Jerrod Carmichael

Screengrab via HBO/YouTube

On HBO standup special ‘8,’ Jerrod Carmichael brings the pain

‘8’ is hilarious, with moments of transcendence.


Eddie Strait


Comedian Jerrod Carmichael has a beguiling stage presence, lulling you into a contented place while you wait for what you assume is going to be an easy, readymade punchline. The way each tangent branches out, it feels like he’s chumming the waters with easy laughs. By the time Carmichael gets from the the Onion-esque, attention-grabbing premise of a joke to the surprisingly contemplative punchline, it throws you off guard, in the best way.

It’s a blueprint that fits most of the strongest bits of Carmichael’s new HBO special 8, which is now streaming. Whether he’s moving from a goofy premise to serious punchline structure or vice versa, he’s just as likely find laughs in a non-sequitur as he is with cutting insight.

Carmichael starts the special by asking the crowd at home and in the room with him a simple question: “Are we gonna be OK?” It’s a serious query asked in a serious way, left to dangle for a minute so everyone can fill in the blank for themselves. He vocalizes the obvious by bringing up President Trump. But before things get too serious, he breaks into a riff about how we all created Trump by being so mean to him: “We made fun of his hair, we made fun of his skin.”

It’s nonsense, of course, but it does force a moment of introspection, reminding us that the man we accuse of lacking empathy was shown so little by much of the public. There’s something palpable in that moment that, for all its highlights, I wished 8 delivered more of.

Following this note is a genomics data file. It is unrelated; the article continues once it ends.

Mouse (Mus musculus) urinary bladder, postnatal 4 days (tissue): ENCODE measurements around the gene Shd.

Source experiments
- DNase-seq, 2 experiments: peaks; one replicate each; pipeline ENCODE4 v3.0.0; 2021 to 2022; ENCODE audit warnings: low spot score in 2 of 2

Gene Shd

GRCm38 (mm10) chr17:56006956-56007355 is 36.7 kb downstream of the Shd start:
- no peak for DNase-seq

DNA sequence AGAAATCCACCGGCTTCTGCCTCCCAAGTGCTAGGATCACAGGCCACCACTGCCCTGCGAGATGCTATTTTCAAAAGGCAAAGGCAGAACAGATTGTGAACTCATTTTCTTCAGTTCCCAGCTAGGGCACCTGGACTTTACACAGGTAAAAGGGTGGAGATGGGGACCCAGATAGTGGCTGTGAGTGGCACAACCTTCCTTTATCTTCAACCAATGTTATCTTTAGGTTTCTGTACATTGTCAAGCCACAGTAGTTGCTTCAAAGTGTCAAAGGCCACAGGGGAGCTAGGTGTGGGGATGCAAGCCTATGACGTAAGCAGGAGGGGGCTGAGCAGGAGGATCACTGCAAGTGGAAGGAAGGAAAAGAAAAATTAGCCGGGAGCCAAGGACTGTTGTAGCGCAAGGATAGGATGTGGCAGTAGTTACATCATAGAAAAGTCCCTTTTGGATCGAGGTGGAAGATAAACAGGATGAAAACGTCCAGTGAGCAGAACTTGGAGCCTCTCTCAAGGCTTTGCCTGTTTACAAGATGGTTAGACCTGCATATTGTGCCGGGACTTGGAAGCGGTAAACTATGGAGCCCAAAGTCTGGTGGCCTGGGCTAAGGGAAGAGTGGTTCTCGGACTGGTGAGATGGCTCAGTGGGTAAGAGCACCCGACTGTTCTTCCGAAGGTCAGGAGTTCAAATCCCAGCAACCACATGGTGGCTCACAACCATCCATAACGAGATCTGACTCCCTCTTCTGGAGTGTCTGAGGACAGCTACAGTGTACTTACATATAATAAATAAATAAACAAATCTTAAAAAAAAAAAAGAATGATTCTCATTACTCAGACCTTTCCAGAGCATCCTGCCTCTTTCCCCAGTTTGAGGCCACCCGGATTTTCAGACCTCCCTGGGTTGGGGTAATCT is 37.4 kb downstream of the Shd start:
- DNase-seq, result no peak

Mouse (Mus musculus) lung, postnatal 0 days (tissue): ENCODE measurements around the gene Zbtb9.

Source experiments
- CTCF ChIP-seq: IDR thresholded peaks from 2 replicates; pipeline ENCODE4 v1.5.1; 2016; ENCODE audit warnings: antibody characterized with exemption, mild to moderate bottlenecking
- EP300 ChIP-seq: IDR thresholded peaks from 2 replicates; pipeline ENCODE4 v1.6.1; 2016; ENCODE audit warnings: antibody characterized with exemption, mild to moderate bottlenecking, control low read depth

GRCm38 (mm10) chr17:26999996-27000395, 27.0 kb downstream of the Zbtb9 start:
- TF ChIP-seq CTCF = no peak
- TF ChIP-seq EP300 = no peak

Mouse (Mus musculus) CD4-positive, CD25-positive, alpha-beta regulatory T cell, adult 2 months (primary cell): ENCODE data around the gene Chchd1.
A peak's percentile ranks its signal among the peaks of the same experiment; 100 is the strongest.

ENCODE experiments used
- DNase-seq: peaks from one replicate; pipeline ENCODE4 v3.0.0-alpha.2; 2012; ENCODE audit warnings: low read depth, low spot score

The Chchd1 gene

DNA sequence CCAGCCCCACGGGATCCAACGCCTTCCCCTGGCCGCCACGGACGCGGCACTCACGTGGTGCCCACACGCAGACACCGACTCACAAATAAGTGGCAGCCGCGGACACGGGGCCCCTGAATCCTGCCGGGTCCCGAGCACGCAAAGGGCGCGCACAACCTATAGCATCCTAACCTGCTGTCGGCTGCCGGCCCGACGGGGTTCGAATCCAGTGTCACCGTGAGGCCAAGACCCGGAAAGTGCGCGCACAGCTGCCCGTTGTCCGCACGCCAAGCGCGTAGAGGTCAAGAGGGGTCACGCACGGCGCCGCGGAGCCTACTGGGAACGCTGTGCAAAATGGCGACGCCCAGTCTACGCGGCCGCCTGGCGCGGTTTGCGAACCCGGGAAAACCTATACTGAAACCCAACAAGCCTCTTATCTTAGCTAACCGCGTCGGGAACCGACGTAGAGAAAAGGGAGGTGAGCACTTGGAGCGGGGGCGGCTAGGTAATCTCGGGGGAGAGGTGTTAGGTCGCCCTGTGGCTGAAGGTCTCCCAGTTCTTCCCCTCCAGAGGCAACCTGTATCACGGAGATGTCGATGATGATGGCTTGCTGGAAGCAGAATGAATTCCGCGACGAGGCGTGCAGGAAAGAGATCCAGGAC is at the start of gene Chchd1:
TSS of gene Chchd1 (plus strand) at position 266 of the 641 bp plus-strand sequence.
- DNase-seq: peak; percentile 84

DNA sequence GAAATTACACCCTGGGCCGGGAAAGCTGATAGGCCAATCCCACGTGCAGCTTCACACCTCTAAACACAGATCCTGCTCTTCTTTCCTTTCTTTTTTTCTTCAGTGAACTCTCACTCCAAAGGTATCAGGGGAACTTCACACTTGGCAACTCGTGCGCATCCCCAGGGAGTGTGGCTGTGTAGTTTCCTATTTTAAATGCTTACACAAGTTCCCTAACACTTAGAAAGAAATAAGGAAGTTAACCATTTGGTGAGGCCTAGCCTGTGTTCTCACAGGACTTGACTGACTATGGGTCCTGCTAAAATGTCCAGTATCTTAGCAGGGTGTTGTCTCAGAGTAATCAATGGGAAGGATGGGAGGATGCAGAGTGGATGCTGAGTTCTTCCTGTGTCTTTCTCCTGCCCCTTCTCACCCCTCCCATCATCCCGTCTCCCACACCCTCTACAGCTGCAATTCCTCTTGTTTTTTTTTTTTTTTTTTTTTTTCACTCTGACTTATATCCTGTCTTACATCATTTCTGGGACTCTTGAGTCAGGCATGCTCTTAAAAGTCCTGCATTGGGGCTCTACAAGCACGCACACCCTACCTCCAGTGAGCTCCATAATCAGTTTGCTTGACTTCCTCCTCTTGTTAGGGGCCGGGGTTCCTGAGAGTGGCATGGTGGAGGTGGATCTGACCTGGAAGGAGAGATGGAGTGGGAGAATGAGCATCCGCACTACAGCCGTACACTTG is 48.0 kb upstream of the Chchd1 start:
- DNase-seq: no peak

Directed by fellow comedian Bo Burnham, 8 is more visually compelling than most standup specials. Carmichael is in the middle of the room, casually turning around and scanning the audience for reactions, and sometimes stopping to engage with an outspoken audience member. Between Carmichael’s leisurely pacing and Burnham’s circling cameras, there aren’t many static moments. It’s an interesting juxtaposition against Carmichael’s relaxed and confident stage presence. The overall effect is that they’re putting the viewers at home in Carmichael’s headspace, with all his thoughts swirling around, waiting to be plucked out and explored.

Carmichael has always had (or appeared to have) easy on-screen confidence, whether in movies (Neighbors), his TV show, or his other standup special (Love at the Store), and he’s only continued gaining swagger. Look no further than the mischievous twinkle he gets in his eye as he scans the crowd, saying “you’re not gonna laugh at this,” before going into a bit about not supporting the troops. It’s a look we see throughout, and he issues the same disclaimer before numerous jokes, constantly daring the audience, knowing good and well he’s going to get the laugh. It doesn’t matter if he’s explaining why people should be allowed to cheat if they work hard enough, or discussing with a member of the crowd why he has a hard time caring about squirrels. (“Getting hit by cars is their mass shootings.”)

8 is an amusing hour of standup with occasional moments of transcendence. There are a lot of laughs to be had, but not enough philosophy that lingers with you after the credits roll. It’s worth watching to see the evolution of someone who is a stone’s throw away from being a major, important voice. Carmichael is at his best when he’s making the audience squirm, and that comfortability with awkwardness recalls Louis CK and Chris Rock.

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The Daily Dot